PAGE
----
What is it about isolated research complexes? Is it that their combination of solitude and high-tech niftiness is particularly well-suited to IF? Do their deeply buried labs and living quarters provide plenty of fodder for interesting room descriptions while furnishing a very logical justification for a paucity of objects? Does something about all that Big Science that inevitably goes catastrophically awry appeal to writers in a computer game genre that is generally thought to be long since technically outmoded? Whatever the reason behind their mystique, isolated research complexes have appeared in every IF competition since C.E. Forman blazed the trail with his 1996 comp game Delusions, a game so good that perhaps it can take credit on its own for inspiring the trend. From Babel to Unholy Grail to Four Seconds, it’s just not an IF competition without a game about an isolated research complex where Dangerous Experiments go Horribly Wrong. Despite its rather pedestrian title, Transfer is a captivating thriller in exactly this mode.
The game’s central conceit is a machine that allows “Entity Transfer” — an exchange of minds between animals and humans. Naturally, the genius Professor who built this machine has been mysteriously put out of commission, and you as the PC can’t be sure who to trust among the various colleagues and security agents who roam the complex in the wake of this disaster. The game never makes your quest explicit, but it’s clear enough that you are charged with clearing up the mystery and flushing out the culprit behind this obvious Foul Play. The transfer machine allows the author to once again exercise the skills that he demonstrated in last year’s cat-perspective game A Day For Soft Food, this time thrusting the PC into a whole menagerie of animal points-of-view — this device is not only lots of fun, it serves as a vehicle for some very clever and original (if at times somewhat implausible) puzzles. These puzzles are also quite well integrated into the game’s plot, a plot which I found quite gripping.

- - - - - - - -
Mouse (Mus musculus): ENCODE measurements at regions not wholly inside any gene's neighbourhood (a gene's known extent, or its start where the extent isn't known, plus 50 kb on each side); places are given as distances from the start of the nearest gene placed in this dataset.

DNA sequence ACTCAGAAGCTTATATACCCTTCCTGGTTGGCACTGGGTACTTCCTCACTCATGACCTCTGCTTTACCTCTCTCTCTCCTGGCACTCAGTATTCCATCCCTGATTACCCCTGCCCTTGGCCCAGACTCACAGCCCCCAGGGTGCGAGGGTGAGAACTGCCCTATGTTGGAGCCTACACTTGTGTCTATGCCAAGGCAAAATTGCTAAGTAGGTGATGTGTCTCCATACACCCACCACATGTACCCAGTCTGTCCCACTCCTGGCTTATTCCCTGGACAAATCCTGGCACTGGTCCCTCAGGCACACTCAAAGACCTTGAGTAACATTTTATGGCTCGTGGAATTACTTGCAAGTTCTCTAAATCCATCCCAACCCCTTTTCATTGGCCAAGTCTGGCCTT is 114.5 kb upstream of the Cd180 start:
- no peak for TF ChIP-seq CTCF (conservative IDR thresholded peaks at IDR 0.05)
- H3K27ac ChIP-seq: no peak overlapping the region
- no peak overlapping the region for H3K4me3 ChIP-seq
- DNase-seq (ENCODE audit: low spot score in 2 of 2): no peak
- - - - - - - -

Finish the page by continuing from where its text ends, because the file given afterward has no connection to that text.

In fact, the strength of the story serves ironically to highlight the game’s major flaw, which is the unrealistic behavior of its NPCs. These NPCs are well-characterized, but implemented much too shallowly. I know this because I was so into the story that I found it extremely frustrating when I wasn’t able to progress in the plot even after telling an NPC about some stunningly important clue, or showing them some highly significant objects I’d acquired. In fact, there are times in Transfer when something obviously alarming is going on, but the NPCs ignore it completely, going robotically about their daily rounds despite my best efforts to draw their attention. Because the rest of the work was so involving, the characters’ unresponsiveness became a real point of frustration for me. Other than this weakness, the game appears to be quite well-tested — I found only a couple of small, isolated bugs and spelling errors, and on the flip side noticed several spots where the game’s code revealed outstanding craftsmanship in its handling of subtle details. I wasn’t able to finish the game in the two hours allotted judging time, but assuming I survive the process of grading another 50 games, I eagerly anticipate returning to reach the ending of Transfer — if the rest of the game is any indication, the payoff should be worthwhile indeed.